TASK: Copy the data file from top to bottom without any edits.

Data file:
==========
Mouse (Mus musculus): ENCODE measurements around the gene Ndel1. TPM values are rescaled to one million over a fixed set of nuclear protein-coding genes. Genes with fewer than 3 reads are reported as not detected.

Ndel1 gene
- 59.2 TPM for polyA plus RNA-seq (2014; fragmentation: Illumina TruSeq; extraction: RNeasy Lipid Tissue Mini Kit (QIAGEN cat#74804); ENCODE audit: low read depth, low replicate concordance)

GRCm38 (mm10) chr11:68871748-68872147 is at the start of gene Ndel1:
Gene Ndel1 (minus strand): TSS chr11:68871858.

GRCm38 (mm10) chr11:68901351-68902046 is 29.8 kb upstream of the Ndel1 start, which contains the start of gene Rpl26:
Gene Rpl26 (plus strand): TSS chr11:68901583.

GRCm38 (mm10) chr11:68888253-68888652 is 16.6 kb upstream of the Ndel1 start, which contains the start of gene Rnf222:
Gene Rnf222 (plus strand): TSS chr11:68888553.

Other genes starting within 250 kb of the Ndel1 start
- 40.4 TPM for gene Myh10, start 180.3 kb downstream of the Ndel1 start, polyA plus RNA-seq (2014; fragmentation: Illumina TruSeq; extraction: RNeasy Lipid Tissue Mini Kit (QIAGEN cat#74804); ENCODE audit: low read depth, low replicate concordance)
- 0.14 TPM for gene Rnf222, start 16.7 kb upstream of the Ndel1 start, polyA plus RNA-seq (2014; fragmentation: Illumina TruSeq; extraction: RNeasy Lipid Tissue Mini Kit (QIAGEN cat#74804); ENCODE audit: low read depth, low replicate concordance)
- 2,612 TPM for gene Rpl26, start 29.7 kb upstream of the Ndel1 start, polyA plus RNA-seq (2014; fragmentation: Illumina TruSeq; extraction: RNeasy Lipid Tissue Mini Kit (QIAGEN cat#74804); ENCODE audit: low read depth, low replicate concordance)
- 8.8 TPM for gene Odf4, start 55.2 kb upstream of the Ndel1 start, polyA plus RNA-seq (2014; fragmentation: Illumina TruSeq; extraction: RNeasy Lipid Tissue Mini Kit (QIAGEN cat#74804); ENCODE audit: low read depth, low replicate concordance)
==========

Mouse (Mus musculus): ENCODE measurements around the gene Ndel1. TPM values are rescaled to one million over a fixed set of nuclear protein-coding genes. Genes with fewer than 3 reads are reported as not detected.

Ndel1 gene
- 59.2 TPM for polyA plus RNA-seq (2014; fragmentation: Illumina TruSeq; extraction: RNeasy Lipid Tissue Mini Kit (QIAGEN cat#74804); ENCODE audit: low read depth, low replicate concordance)

GRCm38 (mm10) chr11:68871748-68872147 is at the start of gene Ndel1:
Gene Ndel1 (minus strand): TSS chr11:68871858.

GRCm38 (mm10) chr11:68901351-68902046 is 29.8 kb upstream of the Ndel1 start, which contains the start of gene Rpl26:
Gene Rpl26 (plus strand): TSS chr11:68901583.

GRCm38 (mm10) chr11:68888253-68888652 is 16.6 kb upstream of the Ndel1 start, which contains the start of gene Rnf222:
Gene Rnf222 (plus strand): TSS chr11:68888553.

Other genes starting within 250 kb of the Ndel1 start
- 40.4 TPM for gene Myh10, start 180.3 kb downstream of the Ndel1 start, polyA plus RNA-seq (2014; fragmentation: Illumina TruSeq; extraction: RNeasy Lipid Tissue Mini Kit (QIAGEN cat#74804); ENCODE audit: low read depth, low replicate concordance)
- 0.14 TPM for gene Rnf222, start 16.7 kb upstream of the Ndel1 start, polyA plus RNA-seq (2014; fragmentation: Illumina TruSeq; extraction: RNeasy Lipid Tissue Mini Kit (QIAGEN cat#74804); ENCODE audit: low read depth, low replicate concordance)
- 2,612 TPM for gene Rpl26, start 29.7 kb upstream of the Ndel1 start, polyA plus RNA-seq (2014; fragmentation: Illumina TruSeq; extraction: RNeasy Lipid Tissue Mini Kit (QIAGEN cat#74804); ENCODE audit: low read depth, low replicate concordance)
- 8.8 TPM for gene Odf4, start 55.2 kb upstream of the Ndel1 start, polyA plus RNA-seq (2014; fragmentation: Illumina TruSeq; extraction: RNeasy Lipid Tissue Mini Kit (QIAGEN cat#74804); ENCODE audit: low read depth, low replicate concordance)